Back in the groove

NEWEST LIFE MEMBER: Limestone Coast Thoroughbred Racing president Justin Kain was on hand to present John O'Connor with his life membership of the association last week.

By David Gilbert

YOU can expect to see the name of trainer Wayne Walters appearing in form guides for meetings on both sides of the border on a regular basis from now on.

Walters had not had a runner in his name since returning from Sale earlier this year, but was recently given the all clear by the Mount Gambier Racing Club and Racing SA to fire up again.

He had his first runner at Penshurst last Saturday and another at Hamilton on Monday.

“Wayne has bided his time, done everything right and gone through the correct channels to resume training horses,” MGRC president Peter George stated.

While the course proper at Glenburnie is still out of bounds, the inner (or steeplechase) track is being opened more for the training of gallopers.

In the past it has always been the norm that Tuesday, Thursday and Saturday were the designated days for track gallops here.

“The inner track is now open on Fridays as well and, it is fair to say, it is proving more popular than Thursday’s,” George said.

“By having track gallops on Fridays, it gives local trainers the opportunity to use leading local rider Jacob Opperman as young Jacob is now committed to riding in Adelaide almost every Saturday.”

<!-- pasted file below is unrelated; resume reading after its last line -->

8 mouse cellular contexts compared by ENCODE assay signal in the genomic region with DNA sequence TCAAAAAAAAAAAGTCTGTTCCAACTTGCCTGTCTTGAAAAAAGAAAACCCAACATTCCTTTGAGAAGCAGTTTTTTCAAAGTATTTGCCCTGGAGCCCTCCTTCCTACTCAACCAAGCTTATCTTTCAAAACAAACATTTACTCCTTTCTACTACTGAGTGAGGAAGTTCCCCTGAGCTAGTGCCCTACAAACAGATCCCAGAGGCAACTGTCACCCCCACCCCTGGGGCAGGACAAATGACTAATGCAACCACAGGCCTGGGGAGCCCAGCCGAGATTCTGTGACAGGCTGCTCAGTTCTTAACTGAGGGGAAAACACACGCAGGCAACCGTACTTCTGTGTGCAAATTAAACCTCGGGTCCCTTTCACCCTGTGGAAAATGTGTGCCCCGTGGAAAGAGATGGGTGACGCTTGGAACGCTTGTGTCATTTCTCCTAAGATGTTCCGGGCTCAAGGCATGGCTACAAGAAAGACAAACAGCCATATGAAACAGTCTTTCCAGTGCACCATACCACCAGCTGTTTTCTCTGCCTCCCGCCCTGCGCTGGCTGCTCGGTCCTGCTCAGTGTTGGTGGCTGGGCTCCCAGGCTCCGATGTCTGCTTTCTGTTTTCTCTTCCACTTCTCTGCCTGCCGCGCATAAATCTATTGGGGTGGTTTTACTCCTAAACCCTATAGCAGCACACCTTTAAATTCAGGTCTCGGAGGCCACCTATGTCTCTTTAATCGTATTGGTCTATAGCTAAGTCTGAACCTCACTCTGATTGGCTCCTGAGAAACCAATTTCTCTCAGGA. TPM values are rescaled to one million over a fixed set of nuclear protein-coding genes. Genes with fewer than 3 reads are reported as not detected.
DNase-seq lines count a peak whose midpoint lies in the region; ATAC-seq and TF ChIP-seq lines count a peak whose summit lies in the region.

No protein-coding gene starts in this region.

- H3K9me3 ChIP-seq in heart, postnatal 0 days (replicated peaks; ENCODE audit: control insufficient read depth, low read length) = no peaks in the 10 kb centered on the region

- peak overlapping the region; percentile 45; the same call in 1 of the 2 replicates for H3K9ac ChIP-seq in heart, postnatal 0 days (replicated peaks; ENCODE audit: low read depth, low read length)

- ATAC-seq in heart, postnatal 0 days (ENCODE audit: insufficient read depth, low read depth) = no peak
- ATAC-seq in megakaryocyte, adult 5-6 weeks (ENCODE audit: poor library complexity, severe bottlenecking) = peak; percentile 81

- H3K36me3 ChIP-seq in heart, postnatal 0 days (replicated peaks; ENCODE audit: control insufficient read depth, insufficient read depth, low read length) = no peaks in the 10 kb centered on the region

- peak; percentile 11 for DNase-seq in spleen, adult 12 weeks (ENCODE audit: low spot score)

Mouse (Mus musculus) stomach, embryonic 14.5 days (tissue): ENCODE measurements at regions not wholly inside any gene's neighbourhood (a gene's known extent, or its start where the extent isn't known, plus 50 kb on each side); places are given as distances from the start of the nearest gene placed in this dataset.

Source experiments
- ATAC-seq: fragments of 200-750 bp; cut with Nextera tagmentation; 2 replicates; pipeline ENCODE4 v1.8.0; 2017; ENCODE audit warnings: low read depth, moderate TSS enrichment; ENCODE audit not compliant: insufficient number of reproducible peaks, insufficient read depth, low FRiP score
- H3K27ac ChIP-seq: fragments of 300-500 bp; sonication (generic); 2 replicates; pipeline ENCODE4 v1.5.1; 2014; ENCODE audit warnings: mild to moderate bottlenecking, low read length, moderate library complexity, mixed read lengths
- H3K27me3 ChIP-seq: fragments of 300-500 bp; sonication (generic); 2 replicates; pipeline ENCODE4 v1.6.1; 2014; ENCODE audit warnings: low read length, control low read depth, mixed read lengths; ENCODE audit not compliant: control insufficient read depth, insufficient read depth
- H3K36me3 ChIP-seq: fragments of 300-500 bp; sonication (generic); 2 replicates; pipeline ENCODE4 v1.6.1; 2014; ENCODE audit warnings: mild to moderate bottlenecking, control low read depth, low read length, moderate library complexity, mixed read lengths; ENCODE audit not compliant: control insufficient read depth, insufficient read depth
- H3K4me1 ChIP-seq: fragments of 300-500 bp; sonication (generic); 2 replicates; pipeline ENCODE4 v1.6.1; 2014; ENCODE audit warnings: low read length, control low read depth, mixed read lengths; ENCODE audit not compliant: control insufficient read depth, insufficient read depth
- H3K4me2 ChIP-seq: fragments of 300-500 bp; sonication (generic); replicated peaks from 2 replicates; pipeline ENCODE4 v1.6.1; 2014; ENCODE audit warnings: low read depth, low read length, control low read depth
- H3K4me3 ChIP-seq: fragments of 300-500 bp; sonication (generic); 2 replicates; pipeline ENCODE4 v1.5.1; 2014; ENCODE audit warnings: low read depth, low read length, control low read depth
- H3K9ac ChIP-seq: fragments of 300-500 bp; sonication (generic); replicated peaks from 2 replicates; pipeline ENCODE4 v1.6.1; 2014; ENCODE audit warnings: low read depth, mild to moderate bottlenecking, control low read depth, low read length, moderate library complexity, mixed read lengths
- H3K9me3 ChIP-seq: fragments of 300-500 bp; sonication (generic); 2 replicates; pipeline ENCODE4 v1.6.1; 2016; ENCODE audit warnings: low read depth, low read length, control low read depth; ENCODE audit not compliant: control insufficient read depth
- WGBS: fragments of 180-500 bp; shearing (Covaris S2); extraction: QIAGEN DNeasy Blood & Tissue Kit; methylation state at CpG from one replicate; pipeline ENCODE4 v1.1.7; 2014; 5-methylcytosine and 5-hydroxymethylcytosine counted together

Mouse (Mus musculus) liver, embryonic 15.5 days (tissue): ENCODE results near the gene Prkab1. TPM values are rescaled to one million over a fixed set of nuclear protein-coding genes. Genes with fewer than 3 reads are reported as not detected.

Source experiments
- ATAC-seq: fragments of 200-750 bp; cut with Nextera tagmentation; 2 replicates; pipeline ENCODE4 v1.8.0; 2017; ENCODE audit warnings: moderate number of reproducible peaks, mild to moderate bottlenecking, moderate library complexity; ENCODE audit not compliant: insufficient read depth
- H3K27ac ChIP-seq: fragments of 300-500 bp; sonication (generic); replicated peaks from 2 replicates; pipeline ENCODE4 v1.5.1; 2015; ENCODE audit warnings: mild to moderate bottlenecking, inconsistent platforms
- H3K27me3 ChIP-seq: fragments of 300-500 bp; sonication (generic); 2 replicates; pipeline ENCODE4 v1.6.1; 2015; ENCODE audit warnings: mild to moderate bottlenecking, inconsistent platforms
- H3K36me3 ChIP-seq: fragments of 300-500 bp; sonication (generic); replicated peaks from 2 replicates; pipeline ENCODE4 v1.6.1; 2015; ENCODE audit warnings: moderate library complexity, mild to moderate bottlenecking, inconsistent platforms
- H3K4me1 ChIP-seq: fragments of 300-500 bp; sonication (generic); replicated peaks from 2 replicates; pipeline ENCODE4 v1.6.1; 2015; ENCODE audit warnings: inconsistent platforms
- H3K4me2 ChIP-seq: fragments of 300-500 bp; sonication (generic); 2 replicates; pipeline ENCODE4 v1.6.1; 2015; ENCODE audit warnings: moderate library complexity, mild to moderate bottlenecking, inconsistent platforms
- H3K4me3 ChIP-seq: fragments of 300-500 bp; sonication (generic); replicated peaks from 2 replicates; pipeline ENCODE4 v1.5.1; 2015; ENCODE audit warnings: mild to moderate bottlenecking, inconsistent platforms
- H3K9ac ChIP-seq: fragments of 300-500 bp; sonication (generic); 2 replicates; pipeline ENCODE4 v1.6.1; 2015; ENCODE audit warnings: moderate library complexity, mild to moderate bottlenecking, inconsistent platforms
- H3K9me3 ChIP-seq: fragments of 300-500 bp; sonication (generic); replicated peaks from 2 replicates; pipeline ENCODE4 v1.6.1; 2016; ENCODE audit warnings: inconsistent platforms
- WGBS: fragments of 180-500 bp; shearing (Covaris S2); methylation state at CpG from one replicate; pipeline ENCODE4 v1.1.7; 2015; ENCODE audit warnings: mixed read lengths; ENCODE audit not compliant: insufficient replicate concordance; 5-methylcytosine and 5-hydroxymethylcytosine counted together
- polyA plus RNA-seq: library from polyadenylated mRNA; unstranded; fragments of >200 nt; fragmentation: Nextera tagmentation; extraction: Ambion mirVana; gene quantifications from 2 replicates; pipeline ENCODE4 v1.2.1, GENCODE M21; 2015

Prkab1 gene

Tomorrow, Opperman heads in the opposite direction to ride the Lee Creek trained Royal Mile in the $200,000 Eclipse Stakes over 1800 metres at Caulfield.


PUNTERS who snapped up the early odds about the Greg Scholefield trained Stratofortress winning the final of the NR 55-69 series at Globe Derby Park last Saturday night are still laughing.

The four-year-old gelding looked a good thing from barrier two after winning his heat impressively and was duly backed from $2.10 into $1.60 favourite to win the final.

It was an early Christmas gift for his backers as Stratofortress was untroubled to lead all the way for concession driver Corey Johnson.

Trainer Andrew Clarke was another local to have success in Adelaide at the Globe Derby Park meeting on Monday with Give Us A Wink.

At his third run this campaign, Give Us A Wink justified his favourite status ($2.70) by leading all the way with Lisa Ryan in the sulky.

Trainer Steve Fennell and driver Jayson Finnis combined to take the honours at the local harness meeting last Friday night with doubles.

Both their winners – Miss Peggy O’Neill and Catch The Shark – were able to lead all of the way, as did the Kevin Von Duve trained Springfield Affair who made it successive wins at the Greenwald Paceway this month.

Drive of the night went to Kevin Brough who brought Eastbro Erin, the longest-priced winner on the program ($8.50-$6), from last at the bell and hardly went around another horse to win the final event by 3.5 metres.

It was not quite the fairy tale start to young Tom Rundle’s training career but a second on debut (with Milliondollarkiss) as a $31 chance (paying $7 for the place) was a mighty good effort.


In the structure of South Australian racing, clubs are split into three tiers namely metropolitan, provincial and country.

Gawler, Murray Bridge, Strathalbyn and Balaklava have held provincial status for as long as anyone can remember, then Mount Gambier and Port Lincoln were elevated from country to provincial status over 10 years ago.

This year, the prize money for the Gawler, Murray Bridge, Strathalbyn and Balaklava cups was boosted by $50,000 to over $100,000 each.